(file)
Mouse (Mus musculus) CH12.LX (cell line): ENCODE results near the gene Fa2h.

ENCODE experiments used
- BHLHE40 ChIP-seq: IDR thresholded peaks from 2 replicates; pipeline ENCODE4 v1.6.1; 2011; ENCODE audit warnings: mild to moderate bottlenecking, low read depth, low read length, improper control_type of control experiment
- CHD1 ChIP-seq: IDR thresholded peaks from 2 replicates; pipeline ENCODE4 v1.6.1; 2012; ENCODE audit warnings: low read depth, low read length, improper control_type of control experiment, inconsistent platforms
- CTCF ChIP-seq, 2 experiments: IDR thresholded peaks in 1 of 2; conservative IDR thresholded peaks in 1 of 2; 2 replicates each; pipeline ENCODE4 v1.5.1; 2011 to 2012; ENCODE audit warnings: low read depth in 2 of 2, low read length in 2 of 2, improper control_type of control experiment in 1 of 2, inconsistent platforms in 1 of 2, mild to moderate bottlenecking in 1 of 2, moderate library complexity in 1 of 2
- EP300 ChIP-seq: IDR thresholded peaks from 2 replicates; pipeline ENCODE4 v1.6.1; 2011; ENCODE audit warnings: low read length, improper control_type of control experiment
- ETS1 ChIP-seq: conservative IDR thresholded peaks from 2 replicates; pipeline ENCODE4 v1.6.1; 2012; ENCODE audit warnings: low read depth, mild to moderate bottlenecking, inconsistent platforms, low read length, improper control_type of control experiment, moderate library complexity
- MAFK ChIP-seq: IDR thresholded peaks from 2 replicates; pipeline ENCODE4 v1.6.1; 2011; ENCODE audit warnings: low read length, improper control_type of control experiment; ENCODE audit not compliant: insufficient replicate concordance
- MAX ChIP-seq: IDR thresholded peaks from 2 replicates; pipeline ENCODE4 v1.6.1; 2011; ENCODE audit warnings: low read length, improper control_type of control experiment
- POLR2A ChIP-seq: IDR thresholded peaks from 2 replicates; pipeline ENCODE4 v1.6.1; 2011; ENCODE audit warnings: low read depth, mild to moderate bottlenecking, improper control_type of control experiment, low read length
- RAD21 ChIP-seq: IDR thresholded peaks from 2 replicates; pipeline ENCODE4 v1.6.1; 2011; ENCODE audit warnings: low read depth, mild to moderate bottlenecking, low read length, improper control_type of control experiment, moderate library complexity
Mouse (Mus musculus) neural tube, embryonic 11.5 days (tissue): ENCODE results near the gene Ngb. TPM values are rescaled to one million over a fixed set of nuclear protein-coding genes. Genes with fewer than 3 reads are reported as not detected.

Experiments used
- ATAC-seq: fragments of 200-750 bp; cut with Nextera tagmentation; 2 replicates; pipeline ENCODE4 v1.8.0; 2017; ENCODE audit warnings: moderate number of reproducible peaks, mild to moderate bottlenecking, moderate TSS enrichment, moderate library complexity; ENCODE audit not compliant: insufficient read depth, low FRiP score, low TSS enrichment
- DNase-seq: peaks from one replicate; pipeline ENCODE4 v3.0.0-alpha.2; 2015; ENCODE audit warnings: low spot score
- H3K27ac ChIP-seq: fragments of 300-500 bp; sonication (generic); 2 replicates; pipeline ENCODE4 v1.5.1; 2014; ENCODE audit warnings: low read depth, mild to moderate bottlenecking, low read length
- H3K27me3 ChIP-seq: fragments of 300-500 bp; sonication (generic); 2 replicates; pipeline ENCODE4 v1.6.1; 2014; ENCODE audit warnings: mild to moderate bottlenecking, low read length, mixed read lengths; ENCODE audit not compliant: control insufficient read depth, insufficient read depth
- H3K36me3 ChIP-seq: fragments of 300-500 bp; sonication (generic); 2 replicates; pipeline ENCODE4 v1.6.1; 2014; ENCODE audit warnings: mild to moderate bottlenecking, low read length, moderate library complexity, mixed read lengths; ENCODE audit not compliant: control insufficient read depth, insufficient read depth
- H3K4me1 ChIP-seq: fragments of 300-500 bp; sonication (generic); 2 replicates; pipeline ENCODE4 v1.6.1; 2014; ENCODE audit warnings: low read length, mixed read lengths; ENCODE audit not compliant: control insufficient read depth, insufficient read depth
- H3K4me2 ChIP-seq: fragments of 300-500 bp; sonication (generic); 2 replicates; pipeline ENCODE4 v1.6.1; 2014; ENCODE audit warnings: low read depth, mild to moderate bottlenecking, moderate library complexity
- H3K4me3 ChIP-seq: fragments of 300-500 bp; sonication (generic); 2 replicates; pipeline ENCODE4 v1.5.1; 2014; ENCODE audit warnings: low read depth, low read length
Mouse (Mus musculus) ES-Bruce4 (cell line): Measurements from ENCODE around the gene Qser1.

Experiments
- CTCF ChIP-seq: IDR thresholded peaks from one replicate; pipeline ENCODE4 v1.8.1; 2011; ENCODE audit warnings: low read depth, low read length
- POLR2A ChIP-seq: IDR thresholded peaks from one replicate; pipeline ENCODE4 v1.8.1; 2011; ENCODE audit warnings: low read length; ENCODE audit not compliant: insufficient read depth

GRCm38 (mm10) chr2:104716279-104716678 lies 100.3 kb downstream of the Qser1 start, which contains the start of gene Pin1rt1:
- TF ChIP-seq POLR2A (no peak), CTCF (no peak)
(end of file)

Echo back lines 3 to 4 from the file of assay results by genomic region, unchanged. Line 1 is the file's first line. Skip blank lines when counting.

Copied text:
- BHLHE40 ChIP-seq: IDR thresholded peaks from 2 replicates; pipeline ENCODE4 v1.6.1; 2011; ENCODE audit warnings: mild to moderate bottlenecking, low read depth, low read length, improper control_type of control experiment
- CHD1 ChIP-seq: IDR thresholded peaks from 2 replicates; pipeline ENCODE4 v1.6.1; 2012; ENCODE audit warnings: low read depth, low read length, improper control_type of control experiment, inconsistent platforms